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Part 1: Summary of the reading
The researchers were interested in the testing the phenomenon of variability in levels of intelligence among different individuals in different developmental stages. They tested their hypothesis in the light of the similarities and differences between the Marxist psychological concepts developed by Vygotsky and Piaget regarding the acquisition of higher psychological processes. The author recognizes that Vygotsky was similar to Piaget in that both enjoyed doing odd things, started publishing psychology works in their very tender age, and that both were struggling with more works in psychology greater than child psychology. In order to accomplish their research objectives, the researchers utilized the study methodology of direct observation of the study participants in their natural environment in order to determine the trends of the development of higher mental capabilities among individuals in the society.
In the long run, the researchers established that despite the documented similarities between the two psychologists, there existed a number of contrasts, chief among them the basis of their psychological concepts. In this regard, Piaget based his claims on the theory of human evolution put forward by Darwin, whereas Vygotsky argued on the basis of Karl Marx's theory of the government and labor. In the long run, however, both agreed that humans are surrounded by and interact freely with their physical and social environment, making it necessary to study human behavior in natural settings rather than isolating the study subjects from their natural environment. Additionally, the researchers concluded that what humans learn is stored in either the immediate natural memory that is driven by senses, or in the mediated sign-assisted memory that is aided by an external factor.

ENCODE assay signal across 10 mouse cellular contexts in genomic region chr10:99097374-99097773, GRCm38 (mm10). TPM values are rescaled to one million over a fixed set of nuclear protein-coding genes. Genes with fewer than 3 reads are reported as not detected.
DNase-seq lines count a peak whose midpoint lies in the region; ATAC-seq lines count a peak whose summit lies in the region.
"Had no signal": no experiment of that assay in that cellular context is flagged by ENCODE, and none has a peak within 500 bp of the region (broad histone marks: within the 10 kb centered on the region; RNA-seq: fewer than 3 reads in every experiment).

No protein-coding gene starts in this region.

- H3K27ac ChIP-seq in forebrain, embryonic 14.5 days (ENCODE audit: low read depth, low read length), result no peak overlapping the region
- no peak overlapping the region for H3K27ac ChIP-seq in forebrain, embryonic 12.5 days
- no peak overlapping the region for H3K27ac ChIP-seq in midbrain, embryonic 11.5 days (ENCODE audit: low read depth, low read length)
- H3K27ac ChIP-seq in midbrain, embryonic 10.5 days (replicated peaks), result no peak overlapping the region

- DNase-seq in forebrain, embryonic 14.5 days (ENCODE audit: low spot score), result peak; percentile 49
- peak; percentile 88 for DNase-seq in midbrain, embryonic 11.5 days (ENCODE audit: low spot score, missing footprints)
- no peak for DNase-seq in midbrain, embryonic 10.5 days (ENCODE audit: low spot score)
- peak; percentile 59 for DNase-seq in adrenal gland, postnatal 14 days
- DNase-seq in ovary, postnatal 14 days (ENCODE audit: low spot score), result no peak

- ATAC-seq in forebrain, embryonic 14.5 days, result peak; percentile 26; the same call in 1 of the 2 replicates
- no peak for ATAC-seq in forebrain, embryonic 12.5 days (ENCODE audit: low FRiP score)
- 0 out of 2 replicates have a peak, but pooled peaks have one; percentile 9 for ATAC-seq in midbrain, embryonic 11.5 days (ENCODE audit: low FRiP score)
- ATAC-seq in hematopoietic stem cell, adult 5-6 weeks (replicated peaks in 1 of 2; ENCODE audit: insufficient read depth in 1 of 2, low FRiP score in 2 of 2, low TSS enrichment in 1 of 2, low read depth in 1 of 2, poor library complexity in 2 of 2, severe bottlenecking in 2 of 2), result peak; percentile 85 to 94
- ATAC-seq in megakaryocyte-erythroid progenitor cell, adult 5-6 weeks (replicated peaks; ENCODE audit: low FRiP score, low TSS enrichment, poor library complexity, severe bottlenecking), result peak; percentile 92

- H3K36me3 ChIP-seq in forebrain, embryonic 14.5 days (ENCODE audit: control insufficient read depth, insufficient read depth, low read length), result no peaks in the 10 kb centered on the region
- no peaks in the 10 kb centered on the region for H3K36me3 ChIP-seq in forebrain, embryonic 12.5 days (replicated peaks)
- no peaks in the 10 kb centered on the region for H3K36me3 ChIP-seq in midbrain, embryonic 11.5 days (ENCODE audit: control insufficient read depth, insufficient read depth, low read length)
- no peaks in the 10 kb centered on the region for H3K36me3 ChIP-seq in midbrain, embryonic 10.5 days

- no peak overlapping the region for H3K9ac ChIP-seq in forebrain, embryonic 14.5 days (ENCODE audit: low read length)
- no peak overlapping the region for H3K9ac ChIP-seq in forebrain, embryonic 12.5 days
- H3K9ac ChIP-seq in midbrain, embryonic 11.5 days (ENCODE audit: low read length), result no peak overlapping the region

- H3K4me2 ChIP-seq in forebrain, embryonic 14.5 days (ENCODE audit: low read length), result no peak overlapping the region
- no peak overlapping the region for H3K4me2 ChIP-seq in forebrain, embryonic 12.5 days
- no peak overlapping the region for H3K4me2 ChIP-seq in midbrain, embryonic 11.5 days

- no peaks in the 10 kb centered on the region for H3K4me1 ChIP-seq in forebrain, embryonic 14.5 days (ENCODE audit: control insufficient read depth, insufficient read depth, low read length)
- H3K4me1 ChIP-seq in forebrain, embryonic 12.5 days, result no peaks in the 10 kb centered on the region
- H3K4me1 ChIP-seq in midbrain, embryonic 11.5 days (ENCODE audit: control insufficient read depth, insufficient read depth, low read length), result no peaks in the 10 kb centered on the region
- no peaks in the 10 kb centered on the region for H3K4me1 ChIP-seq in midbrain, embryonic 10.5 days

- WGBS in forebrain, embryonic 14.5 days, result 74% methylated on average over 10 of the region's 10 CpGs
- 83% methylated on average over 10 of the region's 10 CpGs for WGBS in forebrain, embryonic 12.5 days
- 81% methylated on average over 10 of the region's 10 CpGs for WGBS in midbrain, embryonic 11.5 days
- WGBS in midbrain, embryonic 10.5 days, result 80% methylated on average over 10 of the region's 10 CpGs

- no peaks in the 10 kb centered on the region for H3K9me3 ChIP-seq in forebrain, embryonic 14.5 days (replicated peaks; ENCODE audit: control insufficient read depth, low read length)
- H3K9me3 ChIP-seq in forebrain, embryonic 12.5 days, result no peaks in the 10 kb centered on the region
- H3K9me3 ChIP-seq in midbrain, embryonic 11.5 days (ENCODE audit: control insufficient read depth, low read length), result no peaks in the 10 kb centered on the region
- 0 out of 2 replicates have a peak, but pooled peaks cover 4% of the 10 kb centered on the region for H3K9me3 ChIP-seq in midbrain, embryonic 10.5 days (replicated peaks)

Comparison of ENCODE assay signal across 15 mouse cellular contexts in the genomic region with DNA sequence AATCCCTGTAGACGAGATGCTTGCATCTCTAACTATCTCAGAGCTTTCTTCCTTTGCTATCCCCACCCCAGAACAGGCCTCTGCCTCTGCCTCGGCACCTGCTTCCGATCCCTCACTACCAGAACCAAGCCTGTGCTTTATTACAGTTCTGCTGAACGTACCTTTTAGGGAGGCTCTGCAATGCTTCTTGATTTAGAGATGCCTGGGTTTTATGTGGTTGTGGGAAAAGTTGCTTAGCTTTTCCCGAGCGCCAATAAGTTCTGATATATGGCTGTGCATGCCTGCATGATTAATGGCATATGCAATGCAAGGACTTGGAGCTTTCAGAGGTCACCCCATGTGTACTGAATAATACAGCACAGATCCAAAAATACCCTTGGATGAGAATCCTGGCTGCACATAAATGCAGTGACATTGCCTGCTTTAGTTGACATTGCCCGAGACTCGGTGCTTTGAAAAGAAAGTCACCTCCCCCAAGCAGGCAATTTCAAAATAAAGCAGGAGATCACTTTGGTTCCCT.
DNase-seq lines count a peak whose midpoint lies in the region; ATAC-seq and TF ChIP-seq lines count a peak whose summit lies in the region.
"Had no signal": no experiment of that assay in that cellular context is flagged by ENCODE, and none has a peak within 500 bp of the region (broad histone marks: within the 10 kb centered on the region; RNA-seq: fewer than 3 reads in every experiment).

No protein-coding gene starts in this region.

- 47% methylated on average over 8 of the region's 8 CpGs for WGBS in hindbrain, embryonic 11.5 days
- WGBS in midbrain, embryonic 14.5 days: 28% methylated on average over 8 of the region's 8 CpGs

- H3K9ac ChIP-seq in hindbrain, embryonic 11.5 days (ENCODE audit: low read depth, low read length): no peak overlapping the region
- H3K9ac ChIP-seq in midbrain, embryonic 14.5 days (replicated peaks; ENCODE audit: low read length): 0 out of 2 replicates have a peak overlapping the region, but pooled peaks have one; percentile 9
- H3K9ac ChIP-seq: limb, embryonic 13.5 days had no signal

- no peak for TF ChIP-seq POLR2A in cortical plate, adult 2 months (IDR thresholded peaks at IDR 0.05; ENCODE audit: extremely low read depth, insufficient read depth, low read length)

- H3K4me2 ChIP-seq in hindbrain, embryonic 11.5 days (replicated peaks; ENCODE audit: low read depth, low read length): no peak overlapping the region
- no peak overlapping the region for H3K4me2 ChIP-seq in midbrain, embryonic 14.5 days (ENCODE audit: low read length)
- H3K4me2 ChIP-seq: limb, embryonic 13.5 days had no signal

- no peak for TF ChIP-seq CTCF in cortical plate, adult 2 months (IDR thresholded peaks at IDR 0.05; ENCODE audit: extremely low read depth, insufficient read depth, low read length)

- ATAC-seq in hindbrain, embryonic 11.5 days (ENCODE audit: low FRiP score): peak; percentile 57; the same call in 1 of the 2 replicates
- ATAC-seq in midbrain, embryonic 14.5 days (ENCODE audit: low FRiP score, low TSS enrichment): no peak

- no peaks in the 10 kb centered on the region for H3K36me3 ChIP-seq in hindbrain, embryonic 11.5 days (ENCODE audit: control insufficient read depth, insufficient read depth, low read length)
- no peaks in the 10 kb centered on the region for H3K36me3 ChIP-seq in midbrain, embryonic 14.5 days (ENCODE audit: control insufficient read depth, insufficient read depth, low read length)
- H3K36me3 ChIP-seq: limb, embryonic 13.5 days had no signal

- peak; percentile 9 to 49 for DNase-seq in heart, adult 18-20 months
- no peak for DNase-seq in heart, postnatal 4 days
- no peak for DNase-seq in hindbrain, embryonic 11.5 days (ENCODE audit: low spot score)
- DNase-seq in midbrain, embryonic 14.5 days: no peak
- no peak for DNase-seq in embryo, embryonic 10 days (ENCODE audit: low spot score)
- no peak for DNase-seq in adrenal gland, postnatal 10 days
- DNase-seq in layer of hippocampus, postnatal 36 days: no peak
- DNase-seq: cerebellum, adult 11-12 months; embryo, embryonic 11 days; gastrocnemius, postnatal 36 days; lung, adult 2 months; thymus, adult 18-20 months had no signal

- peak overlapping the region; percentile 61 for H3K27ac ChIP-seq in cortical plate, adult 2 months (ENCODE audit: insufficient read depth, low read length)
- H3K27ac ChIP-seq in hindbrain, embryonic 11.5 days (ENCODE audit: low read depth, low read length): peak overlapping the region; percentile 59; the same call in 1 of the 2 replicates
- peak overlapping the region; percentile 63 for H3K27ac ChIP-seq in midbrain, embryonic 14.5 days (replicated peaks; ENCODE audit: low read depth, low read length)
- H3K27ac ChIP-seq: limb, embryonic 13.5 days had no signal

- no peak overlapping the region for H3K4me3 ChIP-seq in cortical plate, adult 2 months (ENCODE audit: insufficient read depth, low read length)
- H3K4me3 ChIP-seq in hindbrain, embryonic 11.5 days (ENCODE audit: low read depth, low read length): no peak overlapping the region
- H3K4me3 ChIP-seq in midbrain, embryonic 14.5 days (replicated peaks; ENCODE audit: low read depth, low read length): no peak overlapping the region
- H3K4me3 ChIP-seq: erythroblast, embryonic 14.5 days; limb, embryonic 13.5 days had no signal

Part 2: Real world application
The researcher gives the example of igniting past memories through the influence of some external stimuli that remind one of the occurrences of long ago as it happens in the case of a man remembering his former girlfriend immediately afer sensing a perfume similar to that worn by the girlfriend. Another example of the demonstration of natural memory as the basic form of remembering is the situation in which one remembers the old days of childhood playfulness when they used to play around parents as they listened to some common music of that time. When an adult hears such old music, the memories of their childhood days will automatically pop up and they will be able to visualize themselves playing with other children at that tender age.
Part 3: Analysis of research methodology